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[UPDATE: After the Brooklyn Nets suspended Kyrie Irving on Thursday for a minimum of five games, pending his completion of "a series of objective remedial measures that address the harmful impact of his conduct," Irving posted an apology on Instagram. On Friday morning, Anti-Defamation League CEO Jonathan Greenblatt tweeted that, while the ADL would not accept Irving's previously announced donation and "there is a lot more to do to undo this damage," the apology is an "encouraging step" and the organization is open to engaging with him. Nets general manager Sean Marks expressed a similar sentiment at shootaround in D.C.]

The NBA released a statement from commissioner Adam Silver on Thursday addressing the joint statement that Kyrie Irving, the Brooklyn Nets and the Anti-Defamation League had released the previous night. In it, Silver expresses disappointment that Irving has not apologized for publicizing a film full of antisemitic conspiracy theories. Shortly after the press release was published, Irving again refused to apologize or fully condemn the film in his first public comments since a defensive, defiant press conference on Saturday. And shortly after that non-apology, Anti-Defamation League CEO Jonathan Greenblatt tweeted that Irving had broken his promise to take responsibility. 

Greenblatt shared a video of Irving, after Thursday's practice, refusing to give a yes-or-no answer when asked if he has any antisemitic beliefs. (Irving first lamented that the question was being asked and said he respects and embraces "all walks of life," then said twice that he "cannot be antisemitic if I know where I come from.") Along with the video, Greenblatt tweeted that the answer to the question "is always 'NO' without equivocation." He added that the Anti-Defamation League took Irving at his word "when he said he took responsibility, but today he did not make good on that promise. He clearly has a lot of work to do."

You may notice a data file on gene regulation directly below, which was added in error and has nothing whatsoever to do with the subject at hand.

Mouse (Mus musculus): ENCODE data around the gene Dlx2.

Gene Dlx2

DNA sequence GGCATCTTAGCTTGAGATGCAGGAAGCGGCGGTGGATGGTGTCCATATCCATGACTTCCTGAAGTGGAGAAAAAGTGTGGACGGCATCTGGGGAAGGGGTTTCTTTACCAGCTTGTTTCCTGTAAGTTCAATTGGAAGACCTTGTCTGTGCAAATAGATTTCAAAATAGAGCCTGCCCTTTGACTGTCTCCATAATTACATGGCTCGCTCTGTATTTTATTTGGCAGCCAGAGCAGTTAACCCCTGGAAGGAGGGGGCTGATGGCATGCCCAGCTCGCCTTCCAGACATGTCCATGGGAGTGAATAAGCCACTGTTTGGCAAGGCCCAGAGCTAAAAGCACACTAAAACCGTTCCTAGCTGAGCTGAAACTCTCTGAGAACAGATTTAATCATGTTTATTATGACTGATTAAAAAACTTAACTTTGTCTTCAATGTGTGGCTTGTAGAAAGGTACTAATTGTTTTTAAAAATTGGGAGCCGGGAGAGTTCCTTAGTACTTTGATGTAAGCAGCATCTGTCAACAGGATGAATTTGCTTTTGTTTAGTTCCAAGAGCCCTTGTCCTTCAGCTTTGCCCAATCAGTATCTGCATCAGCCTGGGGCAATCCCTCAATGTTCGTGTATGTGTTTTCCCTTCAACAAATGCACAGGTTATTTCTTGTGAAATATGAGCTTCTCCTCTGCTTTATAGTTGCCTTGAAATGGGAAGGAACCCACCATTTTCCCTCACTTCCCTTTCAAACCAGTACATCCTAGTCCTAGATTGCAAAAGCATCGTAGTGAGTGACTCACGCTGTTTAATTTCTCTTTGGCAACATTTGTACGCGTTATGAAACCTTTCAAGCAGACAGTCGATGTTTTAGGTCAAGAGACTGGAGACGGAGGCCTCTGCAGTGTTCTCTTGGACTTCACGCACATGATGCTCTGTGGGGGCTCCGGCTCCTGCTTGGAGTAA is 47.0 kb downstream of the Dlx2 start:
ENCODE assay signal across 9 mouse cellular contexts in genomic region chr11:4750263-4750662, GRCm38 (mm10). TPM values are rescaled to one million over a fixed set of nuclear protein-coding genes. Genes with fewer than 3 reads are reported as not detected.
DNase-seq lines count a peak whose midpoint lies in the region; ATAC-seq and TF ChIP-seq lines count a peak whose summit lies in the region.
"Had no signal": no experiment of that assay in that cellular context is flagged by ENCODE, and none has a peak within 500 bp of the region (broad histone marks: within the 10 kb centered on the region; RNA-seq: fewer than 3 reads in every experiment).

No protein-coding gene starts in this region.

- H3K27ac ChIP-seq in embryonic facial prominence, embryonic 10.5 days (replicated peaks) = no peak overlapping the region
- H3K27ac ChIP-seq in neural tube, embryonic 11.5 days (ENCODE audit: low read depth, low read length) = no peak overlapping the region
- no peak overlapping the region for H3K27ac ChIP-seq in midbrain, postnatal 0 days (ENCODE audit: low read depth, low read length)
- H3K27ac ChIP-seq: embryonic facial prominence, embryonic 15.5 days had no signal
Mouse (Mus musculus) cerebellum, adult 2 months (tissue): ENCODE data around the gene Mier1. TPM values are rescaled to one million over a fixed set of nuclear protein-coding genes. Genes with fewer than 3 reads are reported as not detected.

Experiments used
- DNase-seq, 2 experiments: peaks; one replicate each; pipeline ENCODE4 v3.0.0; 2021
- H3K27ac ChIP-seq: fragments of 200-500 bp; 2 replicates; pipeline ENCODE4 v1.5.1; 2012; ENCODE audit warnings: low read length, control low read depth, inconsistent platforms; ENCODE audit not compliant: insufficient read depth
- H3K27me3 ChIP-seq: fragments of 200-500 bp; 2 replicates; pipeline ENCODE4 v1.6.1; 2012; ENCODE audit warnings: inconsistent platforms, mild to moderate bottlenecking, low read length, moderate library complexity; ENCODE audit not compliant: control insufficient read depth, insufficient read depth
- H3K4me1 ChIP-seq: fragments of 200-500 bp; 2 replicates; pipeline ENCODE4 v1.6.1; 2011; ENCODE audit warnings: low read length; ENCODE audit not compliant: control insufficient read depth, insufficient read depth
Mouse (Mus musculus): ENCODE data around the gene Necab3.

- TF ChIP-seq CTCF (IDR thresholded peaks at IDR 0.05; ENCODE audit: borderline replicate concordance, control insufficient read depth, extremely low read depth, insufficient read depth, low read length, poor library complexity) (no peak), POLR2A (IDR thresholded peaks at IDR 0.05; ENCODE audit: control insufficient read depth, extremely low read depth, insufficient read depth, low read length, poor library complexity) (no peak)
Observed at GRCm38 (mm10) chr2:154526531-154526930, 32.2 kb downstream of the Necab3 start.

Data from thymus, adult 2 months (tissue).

In a follow-up tweet, Greenblatt expressed support for Silver: "We are glad NBA commissioner Adam Silver will meet with Kyrie and demand an unqualified apology. Silver's statement echoes the very issues we plan to address with Kyrie, but they are even more urgent in light of Kyrie's statements today."

Silver's statement, in full: 

"Kyrie Irving made a reckless decision to post a link to a film containing deeply offensive antisemitic material.  While we appreciate the fact that he agreed to work with the Brooklyn Nets and the Anti-Defamation League to combat antisemitism and other forms of discrimination, I am disappointed that he has not offered an unqualified apology and more specifically denounced the vile and harmful content contained in the film he chose to publicize.  I will be meeting with Kyrie in person in the next week to discuss this situation."

Irving posted about the film, entitled "Hebrews to Negroes: Wake Up Black America," last Thursday. A week later, neither the Nets nor the NBA has disciplined Irving. The film -- and the book that it is based on -- asserts that "The Jews have established five major falsehoods which work to conceal their nature and protect their status and power." One of the purported falsehoods: "That 6 million people were killed in a holocaust during WWII." (Irving said Thursday that "the Holocaust in itself is an event that means something to a large group of people that suffered something that could have been avoided," adding that he didn't believe "some of the criticism of the Jewish faith and the community" in the film.)

In the joint statement with the Anti-Defamation League, Irving and the Nets organization pledged to donate $500,000 each "toward causes and organizations that work to eradicate hate and intolerance in our communities." They also both pledged to work with the Anti-Defamation League in "an an effort to develop educational programming that is inclusive and will comprehensively combat all forms of antisemitism and bigotry." 

The prepared statement also included this quote attributed to Irving: 

"I oppose all forms of hatred and oppression and stand strong with communities that are marginalized and impacted every day," said Kyrie Irving. "I am aware of the negative impact of my post towards the Jewish community and I take responsibility. I do not believe everything said in the documentary was true or reflects my morals and principles. I am a human being learning from all walks of life and I intend to do so with an open mind and a willingness to listen. So from my family and I, we meant no harm to any one group, race or religion of people, and wish to only be a beacon of truth and light."

Irving called himself a "beacon of light" again on Thursday afternoon. When asked if he had personally met with the Anti-Defamation League, however, he said, "I was informed that they wanted to have a meeting, and we handled it." The New York Daily News' Stefan Bondy reported Wednesday that Irving had sent his father and stepmother/agent to meet with Anti-Defamation League leadership, rather than going himself. 

Asked if he expects Irving to be in the lineup -- or potentially suspended -- when the Nets visit the Washington Wizards on Friday, interim coach Jacque Vaughn said: "I'm not going to touch that. I'm not sure the parameters of what was said, what's been out there. I was at practice today, and the group out here that practiced, I expect 'em to play."